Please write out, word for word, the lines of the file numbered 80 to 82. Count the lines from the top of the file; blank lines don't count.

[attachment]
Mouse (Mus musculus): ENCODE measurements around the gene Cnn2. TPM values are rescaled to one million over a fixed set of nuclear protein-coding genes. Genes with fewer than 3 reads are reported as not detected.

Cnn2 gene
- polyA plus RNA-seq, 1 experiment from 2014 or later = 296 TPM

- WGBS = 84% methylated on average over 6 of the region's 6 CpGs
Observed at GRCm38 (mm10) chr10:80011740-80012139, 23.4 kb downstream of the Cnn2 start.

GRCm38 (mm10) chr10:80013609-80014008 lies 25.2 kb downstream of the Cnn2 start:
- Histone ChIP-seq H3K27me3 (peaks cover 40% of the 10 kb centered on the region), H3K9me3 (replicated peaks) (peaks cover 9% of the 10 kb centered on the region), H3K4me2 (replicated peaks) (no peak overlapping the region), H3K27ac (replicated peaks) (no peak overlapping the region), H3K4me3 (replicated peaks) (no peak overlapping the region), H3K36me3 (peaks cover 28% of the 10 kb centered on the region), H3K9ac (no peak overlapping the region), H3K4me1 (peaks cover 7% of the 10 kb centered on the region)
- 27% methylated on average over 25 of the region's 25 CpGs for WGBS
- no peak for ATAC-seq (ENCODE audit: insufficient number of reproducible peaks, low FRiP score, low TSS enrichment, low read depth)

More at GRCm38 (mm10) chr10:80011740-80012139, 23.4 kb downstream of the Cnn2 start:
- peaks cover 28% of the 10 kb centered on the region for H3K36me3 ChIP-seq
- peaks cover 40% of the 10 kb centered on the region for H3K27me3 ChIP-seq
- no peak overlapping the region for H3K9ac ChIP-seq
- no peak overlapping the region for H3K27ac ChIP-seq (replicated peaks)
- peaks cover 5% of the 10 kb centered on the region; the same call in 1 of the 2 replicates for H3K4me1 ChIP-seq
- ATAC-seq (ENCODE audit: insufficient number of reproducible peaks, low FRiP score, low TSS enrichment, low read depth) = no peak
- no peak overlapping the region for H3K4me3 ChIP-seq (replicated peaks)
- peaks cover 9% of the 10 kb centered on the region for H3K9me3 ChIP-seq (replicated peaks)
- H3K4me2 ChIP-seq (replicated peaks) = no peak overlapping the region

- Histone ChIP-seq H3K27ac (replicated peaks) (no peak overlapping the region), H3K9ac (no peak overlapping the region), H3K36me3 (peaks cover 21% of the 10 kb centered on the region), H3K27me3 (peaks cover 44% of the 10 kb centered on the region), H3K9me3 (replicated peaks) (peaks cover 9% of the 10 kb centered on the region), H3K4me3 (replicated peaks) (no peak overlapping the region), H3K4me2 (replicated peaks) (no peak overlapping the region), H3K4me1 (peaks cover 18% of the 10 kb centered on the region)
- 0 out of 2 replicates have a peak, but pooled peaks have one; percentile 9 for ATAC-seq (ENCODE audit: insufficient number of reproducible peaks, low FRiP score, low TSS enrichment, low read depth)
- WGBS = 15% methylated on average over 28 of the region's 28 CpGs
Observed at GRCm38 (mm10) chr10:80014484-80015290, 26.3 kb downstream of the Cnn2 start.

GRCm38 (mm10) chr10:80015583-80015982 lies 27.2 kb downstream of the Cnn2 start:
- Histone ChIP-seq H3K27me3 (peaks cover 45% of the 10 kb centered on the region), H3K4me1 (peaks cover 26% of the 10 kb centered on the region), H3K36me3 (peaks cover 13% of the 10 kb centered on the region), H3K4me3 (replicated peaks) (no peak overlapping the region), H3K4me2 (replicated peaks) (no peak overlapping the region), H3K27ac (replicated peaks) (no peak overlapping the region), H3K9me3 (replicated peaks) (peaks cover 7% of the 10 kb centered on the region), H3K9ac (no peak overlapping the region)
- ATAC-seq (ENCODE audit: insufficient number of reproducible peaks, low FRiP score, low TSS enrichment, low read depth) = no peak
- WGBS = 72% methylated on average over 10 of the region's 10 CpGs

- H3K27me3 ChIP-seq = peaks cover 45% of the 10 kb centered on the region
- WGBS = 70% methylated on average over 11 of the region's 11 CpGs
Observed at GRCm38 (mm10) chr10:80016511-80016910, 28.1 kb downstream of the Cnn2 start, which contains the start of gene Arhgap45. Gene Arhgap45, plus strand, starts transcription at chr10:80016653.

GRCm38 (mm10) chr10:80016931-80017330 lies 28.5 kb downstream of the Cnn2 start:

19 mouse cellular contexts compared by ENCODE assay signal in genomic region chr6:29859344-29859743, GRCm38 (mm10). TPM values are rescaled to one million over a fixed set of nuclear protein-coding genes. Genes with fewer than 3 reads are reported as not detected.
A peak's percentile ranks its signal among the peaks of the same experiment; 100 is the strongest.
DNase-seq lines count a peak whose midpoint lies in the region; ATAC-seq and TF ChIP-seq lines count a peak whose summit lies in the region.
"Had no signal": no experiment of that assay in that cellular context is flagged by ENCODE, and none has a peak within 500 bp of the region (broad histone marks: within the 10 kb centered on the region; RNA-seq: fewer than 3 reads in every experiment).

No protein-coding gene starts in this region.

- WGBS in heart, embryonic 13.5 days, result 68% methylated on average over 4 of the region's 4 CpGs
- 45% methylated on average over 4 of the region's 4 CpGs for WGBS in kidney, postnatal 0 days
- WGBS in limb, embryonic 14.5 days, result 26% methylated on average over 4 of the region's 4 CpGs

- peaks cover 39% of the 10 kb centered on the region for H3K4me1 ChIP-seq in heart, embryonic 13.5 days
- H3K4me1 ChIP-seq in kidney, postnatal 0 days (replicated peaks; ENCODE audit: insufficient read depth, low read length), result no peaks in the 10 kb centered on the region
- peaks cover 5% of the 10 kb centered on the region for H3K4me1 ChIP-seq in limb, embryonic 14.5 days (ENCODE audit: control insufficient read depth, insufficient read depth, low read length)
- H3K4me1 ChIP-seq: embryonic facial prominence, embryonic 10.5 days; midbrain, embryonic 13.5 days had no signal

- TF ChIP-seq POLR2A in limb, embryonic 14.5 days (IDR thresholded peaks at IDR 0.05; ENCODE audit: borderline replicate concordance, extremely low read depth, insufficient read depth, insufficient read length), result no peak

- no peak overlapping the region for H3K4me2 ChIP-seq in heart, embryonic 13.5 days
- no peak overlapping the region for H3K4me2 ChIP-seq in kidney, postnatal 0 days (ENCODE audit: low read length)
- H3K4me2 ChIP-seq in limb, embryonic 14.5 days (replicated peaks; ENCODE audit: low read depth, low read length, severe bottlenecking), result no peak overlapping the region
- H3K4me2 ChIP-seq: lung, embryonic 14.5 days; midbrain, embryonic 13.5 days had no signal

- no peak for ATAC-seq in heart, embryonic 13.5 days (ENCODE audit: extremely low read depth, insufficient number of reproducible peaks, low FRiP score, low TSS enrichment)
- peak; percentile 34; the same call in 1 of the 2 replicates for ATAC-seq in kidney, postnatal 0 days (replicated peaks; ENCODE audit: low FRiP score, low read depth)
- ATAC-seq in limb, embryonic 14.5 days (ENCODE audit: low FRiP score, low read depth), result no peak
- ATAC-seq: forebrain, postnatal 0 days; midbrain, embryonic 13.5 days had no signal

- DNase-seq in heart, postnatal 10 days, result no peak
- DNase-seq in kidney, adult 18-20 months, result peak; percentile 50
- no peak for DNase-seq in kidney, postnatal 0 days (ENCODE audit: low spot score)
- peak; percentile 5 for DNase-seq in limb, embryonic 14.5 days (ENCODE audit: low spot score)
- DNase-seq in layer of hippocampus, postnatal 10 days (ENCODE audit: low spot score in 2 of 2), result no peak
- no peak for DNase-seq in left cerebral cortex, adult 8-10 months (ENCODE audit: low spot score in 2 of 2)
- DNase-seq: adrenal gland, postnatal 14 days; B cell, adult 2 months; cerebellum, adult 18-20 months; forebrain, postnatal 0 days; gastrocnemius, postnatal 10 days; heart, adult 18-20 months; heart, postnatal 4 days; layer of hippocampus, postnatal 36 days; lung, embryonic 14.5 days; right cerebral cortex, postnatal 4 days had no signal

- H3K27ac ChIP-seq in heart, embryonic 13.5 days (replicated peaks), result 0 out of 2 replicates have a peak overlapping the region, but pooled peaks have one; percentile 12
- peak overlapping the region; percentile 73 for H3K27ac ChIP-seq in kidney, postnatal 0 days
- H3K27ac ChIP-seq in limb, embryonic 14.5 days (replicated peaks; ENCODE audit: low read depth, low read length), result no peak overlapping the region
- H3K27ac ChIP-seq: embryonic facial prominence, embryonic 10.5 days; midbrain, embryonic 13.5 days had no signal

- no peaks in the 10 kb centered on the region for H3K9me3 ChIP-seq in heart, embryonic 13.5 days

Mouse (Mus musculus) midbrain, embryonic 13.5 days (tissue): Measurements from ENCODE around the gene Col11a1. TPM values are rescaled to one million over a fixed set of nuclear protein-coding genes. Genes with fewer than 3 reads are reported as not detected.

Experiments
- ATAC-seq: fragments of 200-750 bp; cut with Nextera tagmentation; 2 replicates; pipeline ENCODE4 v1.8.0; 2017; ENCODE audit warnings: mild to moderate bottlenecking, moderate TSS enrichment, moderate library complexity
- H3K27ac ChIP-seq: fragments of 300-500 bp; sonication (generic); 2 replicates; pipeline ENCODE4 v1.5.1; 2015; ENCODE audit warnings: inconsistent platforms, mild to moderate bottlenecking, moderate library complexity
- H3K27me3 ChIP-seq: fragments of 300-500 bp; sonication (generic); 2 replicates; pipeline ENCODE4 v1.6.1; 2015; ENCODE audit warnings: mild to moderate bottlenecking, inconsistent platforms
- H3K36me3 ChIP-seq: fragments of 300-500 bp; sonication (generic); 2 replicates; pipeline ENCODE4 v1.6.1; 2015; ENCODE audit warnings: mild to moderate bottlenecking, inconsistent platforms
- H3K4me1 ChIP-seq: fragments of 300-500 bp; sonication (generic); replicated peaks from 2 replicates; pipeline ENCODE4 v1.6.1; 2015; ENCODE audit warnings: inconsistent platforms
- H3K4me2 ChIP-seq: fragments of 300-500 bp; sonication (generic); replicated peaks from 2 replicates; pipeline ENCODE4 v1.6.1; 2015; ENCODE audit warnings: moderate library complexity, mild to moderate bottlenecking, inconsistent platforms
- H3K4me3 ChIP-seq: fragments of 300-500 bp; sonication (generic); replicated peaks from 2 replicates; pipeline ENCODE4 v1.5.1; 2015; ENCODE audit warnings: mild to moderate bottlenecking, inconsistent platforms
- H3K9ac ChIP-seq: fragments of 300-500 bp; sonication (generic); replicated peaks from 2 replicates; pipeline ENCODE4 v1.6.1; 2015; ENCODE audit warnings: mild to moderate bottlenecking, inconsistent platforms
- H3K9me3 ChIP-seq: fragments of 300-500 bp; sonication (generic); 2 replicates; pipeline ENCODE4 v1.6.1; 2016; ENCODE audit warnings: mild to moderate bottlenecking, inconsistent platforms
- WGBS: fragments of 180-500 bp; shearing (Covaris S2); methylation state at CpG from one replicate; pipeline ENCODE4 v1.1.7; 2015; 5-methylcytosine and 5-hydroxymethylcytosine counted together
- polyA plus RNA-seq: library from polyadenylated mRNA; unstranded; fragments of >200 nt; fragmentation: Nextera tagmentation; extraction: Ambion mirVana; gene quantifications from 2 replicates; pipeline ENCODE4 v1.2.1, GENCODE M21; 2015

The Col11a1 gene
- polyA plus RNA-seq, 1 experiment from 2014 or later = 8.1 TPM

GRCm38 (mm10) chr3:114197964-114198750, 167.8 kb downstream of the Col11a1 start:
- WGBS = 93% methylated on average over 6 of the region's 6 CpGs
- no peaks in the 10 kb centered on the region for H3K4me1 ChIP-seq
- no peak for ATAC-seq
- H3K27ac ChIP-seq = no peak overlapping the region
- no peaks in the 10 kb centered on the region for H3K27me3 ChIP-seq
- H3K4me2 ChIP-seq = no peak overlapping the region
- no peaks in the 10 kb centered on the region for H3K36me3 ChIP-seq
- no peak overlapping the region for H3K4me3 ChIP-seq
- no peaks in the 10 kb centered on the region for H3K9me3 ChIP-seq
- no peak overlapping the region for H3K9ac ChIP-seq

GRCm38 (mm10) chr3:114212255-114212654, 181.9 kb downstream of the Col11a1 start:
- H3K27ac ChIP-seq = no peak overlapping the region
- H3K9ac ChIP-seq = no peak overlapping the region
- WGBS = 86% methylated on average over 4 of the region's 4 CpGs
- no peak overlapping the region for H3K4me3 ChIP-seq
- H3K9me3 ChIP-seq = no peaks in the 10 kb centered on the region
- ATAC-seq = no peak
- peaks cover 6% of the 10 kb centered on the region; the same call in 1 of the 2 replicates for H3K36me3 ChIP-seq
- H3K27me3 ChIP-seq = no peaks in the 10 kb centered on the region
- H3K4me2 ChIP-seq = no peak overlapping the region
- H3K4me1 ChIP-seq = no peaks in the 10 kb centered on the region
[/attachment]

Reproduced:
GRCm38 (mm10) chr3:114197964-114198750, 167.8 kb downstream of the Col11a1 start:
- WGBS = 93% methylated on average over 6 of the region's 6 CpGs
- no peaks in the 10 kb centered on the region for H3K4me1 ChIP-seq